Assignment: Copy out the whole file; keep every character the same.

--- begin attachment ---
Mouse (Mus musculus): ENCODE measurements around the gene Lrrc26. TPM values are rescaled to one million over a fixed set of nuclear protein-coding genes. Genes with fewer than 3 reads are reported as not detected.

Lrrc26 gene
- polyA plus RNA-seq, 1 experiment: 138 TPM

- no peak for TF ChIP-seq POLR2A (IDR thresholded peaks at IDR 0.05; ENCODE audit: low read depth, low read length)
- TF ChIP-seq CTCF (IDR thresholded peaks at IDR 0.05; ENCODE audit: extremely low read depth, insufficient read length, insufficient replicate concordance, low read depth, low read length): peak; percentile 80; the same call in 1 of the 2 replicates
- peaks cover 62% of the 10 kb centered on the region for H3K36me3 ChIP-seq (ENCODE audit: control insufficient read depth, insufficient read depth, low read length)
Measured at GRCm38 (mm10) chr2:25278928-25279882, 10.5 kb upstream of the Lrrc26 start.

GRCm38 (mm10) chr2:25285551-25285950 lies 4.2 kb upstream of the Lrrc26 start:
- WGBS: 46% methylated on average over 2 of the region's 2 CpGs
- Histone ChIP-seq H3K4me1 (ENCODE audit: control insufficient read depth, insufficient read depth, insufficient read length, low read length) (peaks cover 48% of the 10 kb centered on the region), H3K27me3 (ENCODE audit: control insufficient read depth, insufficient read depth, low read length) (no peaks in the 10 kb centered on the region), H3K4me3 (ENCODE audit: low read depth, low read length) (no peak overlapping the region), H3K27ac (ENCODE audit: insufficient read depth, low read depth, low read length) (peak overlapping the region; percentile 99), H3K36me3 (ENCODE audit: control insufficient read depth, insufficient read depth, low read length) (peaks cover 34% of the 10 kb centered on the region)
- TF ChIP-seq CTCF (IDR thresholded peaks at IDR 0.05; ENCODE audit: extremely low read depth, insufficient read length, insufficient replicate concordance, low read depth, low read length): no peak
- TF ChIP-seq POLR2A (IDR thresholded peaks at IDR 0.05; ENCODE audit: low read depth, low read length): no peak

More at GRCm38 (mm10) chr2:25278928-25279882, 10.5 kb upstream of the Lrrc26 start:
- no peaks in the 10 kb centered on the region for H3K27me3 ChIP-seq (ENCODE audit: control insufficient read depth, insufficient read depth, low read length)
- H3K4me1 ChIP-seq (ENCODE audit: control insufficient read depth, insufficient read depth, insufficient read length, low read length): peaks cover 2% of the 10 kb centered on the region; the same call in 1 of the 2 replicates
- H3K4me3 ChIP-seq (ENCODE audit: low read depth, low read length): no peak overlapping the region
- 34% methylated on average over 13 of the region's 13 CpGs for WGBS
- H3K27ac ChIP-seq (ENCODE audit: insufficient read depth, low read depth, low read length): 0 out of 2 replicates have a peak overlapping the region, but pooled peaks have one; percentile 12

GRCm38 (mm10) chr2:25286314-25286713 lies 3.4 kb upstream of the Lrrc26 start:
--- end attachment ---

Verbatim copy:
Mouse (Mus musculus): ENCODE measurements around the gene Lrrc26. TPM values are rescaled to one million over a fixed set of nuclear protein-coding genes. Genes with fewer than 3 reads are reported as not detected.

Lrrc26 gene
- polyA plus RNA-seq, 1 experiment: 138 TPM

- no peak for TF ChIP-seq POLR2A (IDR thresholded peaks at IDR 0.05; ENCODE audit: low read depth, low read length)
- TF ChIP-seq CTCF (IDR thresholded peaks at IDR 0.05; ENCODE audit: extremely low read depth, insufficient read length, insufficient replicate concordance, low read depth, low read length): peak; percentile 80; the same call in 1 of the 2 replicates
- peaks cover 62% of the 10 kb centered on the region for H3K36me3 ChIP-seq (ENCODE audit: control insufficient read depth, insufficient read depth, low read length)
Measured at GRCm38 (mm10) chr2:25278928-25279882, 10.5 kb upstream of the Lrrc26 start.

GRCm38 (mm10) chr2:25285551-25285950 lies 4.2 kb upstream of the Lrrc26 start:
- WGBS: 46% methylated on average over 2 of the region's 2 CpGs
- Histone ChIP-seq H3K4me1 (ENCODE audit: control insufficient read depth, insufficient read depth, insufficient read length, low read length) (peaks cover 48% of the 10 kb centered on the region), H3K27me3 (ENCODE audit: control insufficient read depth, insufficient read depth, low read length) (no peaks in the 10 kb centered on the region), H3K4me3 (ENCODE audit: low read depth, low read length) (no peak overlapping the region), H3K27ac (ENCODE audit: insufficient read depth, low read depth, low read length) (peak overlapping the region; percentile 99), H3K36me3 (ENCODE audit: control insufficient read depth, insufficient read depth, low read length) (peaks cover 34% of the 10 kb centered on the region)
- TF ChIP-seq CTCF (IDR thresholded peaks at IDR 0.05; ENCODE audit: extremely low read depth, insufficient read length, insufficient replicate concordance, low read depth, low read length): no peak
- TF ChIP-seq POLR2A (IDR thresholded peaks at IDR 0.05; ENCODE audit: low read depth, low read length): no peak

More at GRCm38 (mm10) chr2:25278928-25279882, 10.5 kb upstream of the Lrrc26 start:
- no peaks in the 10 kb centered on the region for H3K27me3 ChIP-seq (ENCODE audit: control insufficient read depth, insufficient read depth, low read length)
- H3K4me1 ChIP-seq (ENCODE audit: control insufficient read depth, insufficient read depth, insufficient read length, low read length): peaks cover 2% of the 10 kb centered on the region; the same call in 1 of the 2 replicates
- H3K4me3 ChIP-seq (ENCODE audit: low read depth, low read length): no peak overlapping the region
- 34% methylated on average over 13 of the region's 13 CpGs for WGBS
- H3K27ac ChIP-seq (ENCODE audit: insufficient read depth, low read depth, low read length): 0 out of 2 replicates have a peak overlapping the region, but pooled peaks have one; percentile 12

GRCm38 (mm10) chr2:25286314-25286713 lies 3.4 kb upstream of the Lrrc26 start: